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What is the Liskov Substitution Principle?

Josh Skeen

The Liskov Substitution Principle (the “L” in SOLID design principles), is a simple, yet powerful concept that can be used to improve your design. It states:

“if S is a subtype of T, then objects of type T in a program may be replaced with objects of type S without altering any of the desirable properties of that program.”

All this really means is that objects in a program should be replaceable with instances of their subtypes without altering the correctness of that program.

In dynamic languages like Ruby, the Liskov principle (LSP) works slightly differently because Ruby less rigidly enforces how types work (so-called “Duck Typing”) as opposed to a language like Java, where type safety is enforced by the compiler. This means that LSP winds up applying more to which messages an object responds to, and less its type.

To illustrate the principle, think about 2 classes, Rectangle and Square. Idiomatically, Rectangle is a superclass of Square. Rectangle and Square both have width and height attributes, but when setting the width of the Rectangle and the width of the Square, different behaviors are applied.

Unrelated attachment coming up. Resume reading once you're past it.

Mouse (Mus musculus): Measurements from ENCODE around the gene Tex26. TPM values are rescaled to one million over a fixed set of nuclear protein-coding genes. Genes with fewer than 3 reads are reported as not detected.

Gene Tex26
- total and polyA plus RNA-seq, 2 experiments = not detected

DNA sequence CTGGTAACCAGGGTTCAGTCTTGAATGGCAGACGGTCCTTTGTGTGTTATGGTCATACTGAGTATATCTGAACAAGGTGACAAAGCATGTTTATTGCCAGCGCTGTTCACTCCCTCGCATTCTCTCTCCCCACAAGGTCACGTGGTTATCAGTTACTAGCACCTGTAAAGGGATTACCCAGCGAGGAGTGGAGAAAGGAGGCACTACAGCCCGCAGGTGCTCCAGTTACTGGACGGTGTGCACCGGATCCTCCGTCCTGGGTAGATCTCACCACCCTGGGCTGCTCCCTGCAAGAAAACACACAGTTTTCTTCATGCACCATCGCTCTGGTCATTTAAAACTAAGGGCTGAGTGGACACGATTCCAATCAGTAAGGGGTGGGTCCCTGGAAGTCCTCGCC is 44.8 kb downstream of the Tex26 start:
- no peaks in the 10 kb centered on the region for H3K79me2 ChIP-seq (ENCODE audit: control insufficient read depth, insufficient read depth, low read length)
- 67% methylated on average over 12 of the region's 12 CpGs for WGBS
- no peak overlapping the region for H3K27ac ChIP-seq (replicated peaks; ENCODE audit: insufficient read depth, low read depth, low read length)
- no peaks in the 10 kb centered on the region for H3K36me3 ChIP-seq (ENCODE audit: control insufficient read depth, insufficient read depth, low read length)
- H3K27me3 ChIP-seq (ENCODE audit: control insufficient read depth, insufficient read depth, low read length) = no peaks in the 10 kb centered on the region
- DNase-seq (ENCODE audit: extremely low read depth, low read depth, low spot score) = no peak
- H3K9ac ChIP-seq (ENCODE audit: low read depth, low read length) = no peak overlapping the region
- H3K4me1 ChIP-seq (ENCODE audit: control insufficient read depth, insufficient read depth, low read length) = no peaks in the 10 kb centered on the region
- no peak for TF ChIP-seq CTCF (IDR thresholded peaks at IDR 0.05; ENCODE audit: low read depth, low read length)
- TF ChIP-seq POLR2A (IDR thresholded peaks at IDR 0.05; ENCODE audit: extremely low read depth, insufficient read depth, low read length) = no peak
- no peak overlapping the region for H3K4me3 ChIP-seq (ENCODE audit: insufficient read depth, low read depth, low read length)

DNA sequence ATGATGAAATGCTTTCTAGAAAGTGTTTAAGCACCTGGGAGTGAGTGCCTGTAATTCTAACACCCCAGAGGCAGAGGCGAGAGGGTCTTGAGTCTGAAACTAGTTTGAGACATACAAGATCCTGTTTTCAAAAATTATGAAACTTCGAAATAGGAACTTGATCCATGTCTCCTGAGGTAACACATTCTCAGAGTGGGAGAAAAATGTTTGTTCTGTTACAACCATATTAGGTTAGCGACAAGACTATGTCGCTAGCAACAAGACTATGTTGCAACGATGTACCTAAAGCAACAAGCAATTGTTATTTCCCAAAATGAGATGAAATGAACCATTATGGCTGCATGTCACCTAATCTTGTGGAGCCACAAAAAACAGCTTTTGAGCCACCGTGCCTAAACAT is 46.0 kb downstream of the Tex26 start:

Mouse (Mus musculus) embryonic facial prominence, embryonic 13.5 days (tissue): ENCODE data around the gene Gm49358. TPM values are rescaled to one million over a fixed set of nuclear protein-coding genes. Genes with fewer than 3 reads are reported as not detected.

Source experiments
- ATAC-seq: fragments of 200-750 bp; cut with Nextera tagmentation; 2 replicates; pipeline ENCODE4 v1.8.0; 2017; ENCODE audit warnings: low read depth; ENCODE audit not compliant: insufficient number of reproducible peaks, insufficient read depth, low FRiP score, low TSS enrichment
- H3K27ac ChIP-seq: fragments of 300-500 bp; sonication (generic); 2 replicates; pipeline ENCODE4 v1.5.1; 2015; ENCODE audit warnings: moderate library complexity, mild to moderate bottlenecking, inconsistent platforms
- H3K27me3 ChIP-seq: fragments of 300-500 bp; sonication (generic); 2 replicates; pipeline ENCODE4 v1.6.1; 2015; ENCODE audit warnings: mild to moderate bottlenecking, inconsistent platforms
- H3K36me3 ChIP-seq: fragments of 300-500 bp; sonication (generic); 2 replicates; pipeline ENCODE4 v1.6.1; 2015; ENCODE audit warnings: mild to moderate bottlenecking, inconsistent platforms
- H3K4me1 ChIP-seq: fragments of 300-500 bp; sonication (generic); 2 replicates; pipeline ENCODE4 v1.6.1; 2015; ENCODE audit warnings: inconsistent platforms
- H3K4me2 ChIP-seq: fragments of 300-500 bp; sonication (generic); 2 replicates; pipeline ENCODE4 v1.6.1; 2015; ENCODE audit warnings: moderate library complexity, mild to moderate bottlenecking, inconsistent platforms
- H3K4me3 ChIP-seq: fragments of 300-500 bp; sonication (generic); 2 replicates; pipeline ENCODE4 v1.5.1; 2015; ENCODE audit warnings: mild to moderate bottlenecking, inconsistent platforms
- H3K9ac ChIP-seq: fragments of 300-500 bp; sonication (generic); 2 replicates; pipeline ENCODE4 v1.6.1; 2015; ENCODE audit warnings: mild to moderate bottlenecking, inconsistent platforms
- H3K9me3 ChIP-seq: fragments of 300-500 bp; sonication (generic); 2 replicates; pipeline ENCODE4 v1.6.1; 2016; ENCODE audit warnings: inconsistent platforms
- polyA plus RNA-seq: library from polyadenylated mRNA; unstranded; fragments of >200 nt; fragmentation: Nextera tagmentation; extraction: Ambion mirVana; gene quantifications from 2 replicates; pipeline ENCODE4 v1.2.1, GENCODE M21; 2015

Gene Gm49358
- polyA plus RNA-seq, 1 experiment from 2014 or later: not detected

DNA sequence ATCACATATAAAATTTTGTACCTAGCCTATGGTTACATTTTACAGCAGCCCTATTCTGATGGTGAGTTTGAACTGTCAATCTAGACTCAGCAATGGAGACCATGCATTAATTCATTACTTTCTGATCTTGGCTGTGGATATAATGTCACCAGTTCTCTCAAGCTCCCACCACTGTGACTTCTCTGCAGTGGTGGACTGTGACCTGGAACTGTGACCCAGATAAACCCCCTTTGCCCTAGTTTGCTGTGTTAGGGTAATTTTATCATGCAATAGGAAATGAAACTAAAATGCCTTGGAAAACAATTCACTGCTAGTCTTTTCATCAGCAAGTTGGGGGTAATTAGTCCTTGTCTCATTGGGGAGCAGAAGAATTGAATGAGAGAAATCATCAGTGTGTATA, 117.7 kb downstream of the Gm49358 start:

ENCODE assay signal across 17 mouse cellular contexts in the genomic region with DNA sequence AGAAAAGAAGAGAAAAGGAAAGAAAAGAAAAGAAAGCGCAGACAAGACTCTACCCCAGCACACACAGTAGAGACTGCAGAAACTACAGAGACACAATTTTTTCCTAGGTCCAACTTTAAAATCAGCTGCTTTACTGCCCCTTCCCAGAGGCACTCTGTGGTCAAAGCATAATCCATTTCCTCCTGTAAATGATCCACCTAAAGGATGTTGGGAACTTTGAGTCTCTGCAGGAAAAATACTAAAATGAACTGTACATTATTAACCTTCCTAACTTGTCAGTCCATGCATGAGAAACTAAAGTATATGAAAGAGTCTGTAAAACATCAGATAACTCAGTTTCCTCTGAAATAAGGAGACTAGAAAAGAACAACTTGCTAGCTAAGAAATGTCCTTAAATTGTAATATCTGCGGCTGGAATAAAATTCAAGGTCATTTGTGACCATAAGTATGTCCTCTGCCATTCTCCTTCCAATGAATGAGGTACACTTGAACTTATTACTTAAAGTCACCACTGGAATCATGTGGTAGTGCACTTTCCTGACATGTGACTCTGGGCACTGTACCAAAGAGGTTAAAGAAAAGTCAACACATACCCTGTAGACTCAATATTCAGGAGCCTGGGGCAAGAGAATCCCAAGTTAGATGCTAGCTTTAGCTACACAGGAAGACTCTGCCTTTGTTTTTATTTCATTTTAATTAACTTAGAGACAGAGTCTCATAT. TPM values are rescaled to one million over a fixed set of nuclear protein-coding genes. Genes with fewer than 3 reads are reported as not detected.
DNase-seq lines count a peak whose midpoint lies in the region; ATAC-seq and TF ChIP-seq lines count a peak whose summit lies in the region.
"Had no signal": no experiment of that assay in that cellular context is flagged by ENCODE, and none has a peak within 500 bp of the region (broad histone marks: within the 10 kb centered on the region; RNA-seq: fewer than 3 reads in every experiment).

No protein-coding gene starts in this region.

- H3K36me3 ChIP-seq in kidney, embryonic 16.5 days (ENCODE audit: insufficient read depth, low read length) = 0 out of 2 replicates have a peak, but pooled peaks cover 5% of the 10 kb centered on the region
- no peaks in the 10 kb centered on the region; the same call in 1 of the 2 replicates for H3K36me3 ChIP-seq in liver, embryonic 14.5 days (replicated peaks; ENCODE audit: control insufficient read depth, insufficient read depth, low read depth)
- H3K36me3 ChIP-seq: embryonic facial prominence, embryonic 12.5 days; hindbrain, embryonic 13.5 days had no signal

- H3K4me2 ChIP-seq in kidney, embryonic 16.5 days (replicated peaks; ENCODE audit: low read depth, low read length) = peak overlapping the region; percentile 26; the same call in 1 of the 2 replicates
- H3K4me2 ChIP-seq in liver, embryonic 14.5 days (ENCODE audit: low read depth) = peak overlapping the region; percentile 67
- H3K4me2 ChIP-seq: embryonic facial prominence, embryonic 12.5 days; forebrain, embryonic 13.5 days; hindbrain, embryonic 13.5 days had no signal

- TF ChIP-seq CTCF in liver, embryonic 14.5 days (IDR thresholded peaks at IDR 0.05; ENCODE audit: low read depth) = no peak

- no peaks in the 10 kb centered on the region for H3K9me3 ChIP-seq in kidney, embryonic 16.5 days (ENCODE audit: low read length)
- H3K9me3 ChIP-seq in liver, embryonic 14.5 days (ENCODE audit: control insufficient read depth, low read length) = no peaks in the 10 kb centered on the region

``````    class Rectangle     attr_accessor :width, :height end  class Square     attr_accessor :side     def height=(height) @side=height end     def width=(width) @side=width end     def width() @side end     def height() @side end end
``````

Applying the Liskov Substitution Principle, we can say that since we would consider Square a subtype of Rectangle, any function that acts on a Rectangle should work with both Squares and Rectangles. But the following code would fail:

``````    shapes = [Square.new, Rectangle.new]  def setRectangleWidthHeight(shapes)     shapes.each do | shape |         shape.width = 4         shape.height = 5         assert(true, shape.width * shape.height) #fails for the Square! LSP Violation! "Refused Bequest"     end end
``````

What can done to avoid this violation, which is also called a “Refused Bequest” by the SOLID gurus?

One idea might be to make direct instances of Square impossible by changing Square to a module.

Another option might be to reconsider the notion of Square inheriting from Rectangle in the first place! To use Bob Martin’s explanation from his codecast:

The problem is this is not a Rectangle. It’s a piece of code! It’s a representation of a Rectangle. Representatives do not share the relationships of the things they represent. For example, imagine 2 people who are getting divorced. Each one of them has a lawyer who represents them. Its very unlikely those 2 lawyers themselves are getting divorces because the reresentatives of things do not share the relationships of the things they represent!

Objects in a program are not objects, they are Representations of objects!